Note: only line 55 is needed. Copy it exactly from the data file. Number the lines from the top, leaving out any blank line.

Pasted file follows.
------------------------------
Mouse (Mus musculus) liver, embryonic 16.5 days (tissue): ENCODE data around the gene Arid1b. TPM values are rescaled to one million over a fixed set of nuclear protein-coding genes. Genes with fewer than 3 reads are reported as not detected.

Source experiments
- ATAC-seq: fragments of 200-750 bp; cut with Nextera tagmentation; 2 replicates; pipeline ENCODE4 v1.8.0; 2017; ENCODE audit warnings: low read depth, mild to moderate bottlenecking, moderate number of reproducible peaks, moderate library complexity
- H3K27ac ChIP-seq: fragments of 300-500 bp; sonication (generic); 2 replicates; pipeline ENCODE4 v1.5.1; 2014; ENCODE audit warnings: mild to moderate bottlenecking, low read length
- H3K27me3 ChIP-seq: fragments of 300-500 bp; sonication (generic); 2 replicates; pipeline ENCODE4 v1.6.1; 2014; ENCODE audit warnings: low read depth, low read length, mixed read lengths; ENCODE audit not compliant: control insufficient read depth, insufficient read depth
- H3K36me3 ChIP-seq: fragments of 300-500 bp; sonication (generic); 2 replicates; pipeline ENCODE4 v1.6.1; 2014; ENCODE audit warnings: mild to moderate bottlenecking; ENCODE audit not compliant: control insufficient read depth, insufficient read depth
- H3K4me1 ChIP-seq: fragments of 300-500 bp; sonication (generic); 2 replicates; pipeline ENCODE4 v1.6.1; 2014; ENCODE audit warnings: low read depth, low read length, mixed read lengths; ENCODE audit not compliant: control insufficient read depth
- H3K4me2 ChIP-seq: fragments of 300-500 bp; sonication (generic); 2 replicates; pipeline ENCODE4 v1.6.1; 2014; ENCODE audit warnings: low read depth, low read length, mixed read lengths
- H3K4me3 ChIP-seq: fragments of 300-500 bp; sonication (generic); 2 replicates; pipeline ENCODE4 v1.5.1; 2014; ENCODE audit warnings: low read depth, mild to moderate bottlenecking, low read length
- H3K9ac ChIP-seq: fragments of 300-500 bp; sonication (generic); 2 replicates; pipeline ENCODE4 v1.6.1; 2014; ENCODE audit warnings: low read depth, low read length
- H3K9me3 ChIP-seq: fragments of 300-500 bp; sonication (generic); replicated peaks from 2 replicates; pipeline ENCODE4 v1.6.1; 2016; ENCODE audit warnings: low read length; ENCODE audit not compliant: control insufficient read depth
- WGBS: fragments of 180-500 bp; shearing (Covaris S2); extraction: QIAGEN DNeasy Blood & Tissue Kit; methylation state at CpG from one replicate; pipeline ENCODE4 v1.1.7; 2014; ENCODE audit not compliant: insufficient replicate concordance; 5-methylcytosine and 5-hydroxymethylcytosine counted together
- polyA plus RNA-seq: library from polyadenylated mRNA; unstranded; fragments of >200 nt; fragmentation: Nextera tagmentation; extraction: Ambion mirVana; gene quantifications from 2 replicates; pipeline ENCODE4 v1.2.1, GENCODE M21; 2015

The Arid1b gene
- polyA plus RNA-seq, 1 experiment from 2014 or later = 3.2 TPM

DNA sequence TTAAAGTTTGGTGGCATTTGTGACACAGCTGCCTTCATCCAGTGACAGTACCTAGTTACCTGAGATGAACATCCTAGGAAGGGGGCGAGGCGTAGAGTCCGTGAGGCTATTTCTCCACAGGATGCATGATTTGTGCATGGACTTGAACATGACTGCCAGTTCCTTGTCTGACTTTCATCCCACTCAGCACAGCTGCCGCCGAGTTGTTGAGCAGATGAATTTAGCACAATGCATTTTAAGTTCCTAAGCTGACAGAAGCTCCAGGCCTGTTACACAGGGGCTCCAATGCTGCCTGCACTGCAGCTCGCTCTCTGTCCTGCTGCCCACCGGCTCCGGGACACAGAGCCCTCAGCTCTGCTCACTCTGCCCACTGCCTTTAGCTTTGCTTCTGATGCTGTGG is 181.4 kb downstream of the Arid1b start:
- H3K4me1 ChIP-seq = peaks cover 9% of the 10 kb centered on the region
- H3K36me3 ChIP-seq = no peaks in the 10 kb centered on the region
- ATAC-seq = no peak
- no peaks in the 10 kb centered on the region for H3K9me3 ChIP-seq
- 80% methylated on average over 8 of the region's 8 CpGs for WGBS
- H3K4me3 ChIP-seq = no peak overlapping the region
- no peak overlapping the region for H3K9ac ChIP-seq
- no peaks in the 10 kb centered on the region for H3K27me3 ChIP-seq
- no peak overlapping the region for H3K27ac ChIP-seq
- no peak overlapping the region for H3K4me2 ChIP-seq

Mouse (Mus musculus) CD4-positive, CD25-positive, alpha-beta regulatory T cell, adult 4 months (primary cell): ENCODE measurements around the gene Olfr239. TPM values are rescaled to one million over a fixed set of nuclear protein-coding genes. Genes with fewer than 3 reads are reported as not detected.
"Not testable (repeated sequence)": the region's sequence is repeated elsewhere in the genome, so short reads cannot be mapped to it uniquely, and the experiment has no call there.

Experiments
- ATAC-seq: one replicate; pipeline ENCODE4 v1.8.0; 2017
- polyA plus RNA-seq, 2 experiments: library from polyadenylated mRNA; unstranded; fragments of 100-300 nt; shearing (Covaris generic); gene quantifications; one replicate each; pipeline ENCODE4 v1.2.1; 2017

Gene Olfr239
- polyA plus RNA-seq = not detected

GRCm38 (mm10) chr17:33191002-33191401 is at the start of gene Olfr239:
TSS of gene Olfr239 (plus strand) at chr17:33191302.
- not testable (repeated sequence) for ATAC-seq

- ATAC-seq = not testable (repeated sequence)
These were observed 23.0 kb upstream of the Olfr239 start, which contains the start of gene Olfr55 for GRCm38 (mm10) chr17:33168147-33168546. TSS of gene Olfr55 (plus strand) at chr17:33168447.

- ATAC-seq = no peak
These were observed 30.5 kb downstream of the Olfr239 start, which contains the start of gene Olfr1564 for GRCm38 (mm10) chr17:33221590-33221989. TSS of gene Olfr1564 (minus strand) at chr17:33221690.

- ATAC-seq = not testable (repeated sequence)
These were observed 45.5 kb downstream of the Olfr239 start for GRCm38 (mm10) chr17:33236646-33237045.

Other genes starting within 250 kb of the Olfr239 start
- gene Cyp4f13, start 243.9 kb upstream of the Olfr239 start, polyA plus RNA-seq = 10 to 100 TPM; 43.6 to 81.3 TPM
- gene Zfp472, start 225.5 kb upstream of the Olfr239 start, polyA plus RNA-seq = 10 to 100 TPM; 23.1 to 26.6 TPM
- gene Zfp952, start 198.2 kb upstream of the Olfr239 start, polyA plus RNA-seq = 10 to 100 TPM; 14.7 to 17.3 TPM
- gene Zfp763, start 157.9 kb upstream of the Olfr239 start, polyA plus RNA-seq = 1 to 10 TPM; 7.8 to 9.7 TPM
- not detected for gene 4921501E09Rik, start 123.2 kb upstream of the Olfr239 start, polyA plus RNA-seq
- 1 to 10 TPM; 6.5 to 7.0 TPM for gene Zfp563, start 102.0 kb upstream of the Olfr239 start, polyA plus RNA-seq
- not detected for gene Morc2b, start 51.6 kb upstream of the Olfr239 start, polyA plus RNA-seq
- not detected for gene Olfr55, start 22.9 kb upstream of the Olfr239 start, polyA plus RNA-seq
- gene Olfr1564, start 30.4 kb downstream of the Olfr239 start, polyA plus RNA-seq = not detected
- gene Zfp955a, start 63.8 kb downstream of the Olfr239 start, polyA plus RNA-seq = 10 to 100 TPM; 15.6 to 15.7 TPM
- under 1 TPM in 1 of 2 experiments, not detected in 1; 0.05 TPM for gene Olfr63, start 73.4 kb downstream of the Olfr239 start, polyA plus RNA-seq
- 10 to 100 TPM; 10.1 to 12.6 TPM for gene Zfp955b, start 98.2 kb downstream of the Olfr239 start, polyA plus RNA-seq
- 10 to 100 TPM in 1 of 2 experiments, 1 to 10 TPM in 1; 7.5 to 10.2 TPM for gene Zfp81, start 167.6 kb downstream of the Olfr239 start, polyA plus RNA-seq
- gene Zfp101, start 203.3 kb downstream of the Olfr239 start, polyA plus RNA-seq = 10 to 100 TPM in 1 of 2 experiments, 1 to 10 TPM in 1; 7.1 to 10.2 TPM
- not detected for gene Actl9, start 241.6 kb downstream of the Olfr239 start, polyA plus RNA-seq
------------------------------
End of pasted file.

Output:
- 10 to 100 TPM; 10.1 to 12.6 TPM for gene Zfp955b, start 98.2 kb downstream of the Olfr239 start, polyA plus RNA-seq